Cherry MX 10.0N RGB review: Verdict

The Cherry MX 10.0N RGB is a premium low-profile mechanical keyboard that's equally well-suited for work or play. It feels sturdy and nice to type on, with an elegant matte black metal chassis that looks equally at home in an office or next to one of the best gaming PCs on the market.

The $159 asking price is competitive for a mechanical keyboard of this quality, so the only real dealbreaker here is whether or not you like the idea of typing on low-profile linear switches. Compare the measurements of the MX 10.0N RGB to whatever keyboard you're using now, and think about whether keys that are less than 1 inch tall would feel nice under your fingers. I recommend you consult an ergonomics expert, because everyone's needs are different. 

Personally, I prefer the taller keys and deeper travel of a keyboard like the $180 Corsair K70 RGB Mk.2. The remarkably expensive Logitech G915 ($250) is also an excellent alternative that's nearly as thin as the MX 10.0N RGB, and wireless. However, those in the market for a low-profile mechanical keyboard will be well-served by the excellent Cherry MX 10.0N RGB.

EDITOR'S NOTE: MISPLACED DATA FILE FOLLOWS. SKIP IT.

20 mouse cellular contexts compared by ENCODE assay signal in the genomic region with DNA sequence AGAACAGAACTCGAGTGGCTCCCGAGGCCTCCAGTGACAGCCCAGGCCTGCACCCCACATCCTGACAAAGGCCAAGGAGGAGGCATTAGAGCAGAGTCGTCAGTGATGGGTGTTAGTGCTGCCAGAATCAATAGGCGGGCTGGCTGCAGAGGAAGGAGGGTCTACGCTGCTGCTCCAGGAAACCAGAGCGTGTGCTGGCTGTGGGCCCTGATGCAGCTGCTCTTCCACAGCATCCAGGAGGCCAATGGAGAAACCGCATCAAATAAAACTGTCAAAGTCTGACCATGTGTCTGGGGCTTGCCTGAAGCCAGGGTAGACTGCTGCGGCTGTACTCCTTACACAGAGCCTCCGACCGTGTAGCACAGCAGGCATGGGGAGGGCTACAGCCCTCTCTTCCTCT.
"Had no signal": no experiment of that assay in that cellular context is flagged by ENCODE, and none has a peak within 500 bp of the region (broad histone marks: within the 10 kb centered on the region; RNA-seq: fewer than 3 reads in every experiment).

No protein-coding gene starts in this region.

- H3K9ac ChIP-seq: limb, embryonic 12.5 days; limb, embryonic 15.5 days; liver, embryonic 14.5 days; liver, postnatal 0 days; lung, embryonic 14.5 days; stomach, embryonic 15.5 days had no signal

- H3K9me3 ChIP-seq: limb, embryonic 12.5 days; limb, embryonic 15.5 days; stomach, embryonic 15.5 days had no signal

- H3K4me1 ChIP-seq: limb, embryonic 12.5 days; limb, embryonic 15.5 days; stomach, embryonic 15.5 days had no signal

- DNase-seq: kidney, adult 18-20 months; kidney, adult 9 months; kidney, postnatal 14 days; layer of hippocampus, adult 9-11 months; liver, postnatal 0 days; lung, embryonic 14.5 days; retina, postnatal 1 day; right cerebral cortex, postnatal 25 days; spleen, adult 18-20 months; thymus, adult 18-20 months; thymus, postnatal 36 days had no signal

Alex Wawro
Senior Editor Computing

Alex Wawro is a lifelong tech and games enthusiast with more than a decade of experience covering both for outlets like Game Developer, Black Hat, and PC World magazine. A lifelong PC builder, he currently serves as a senior editor at Tom's Guide covering all things computing, from laptops and desktops to keyboards and mice.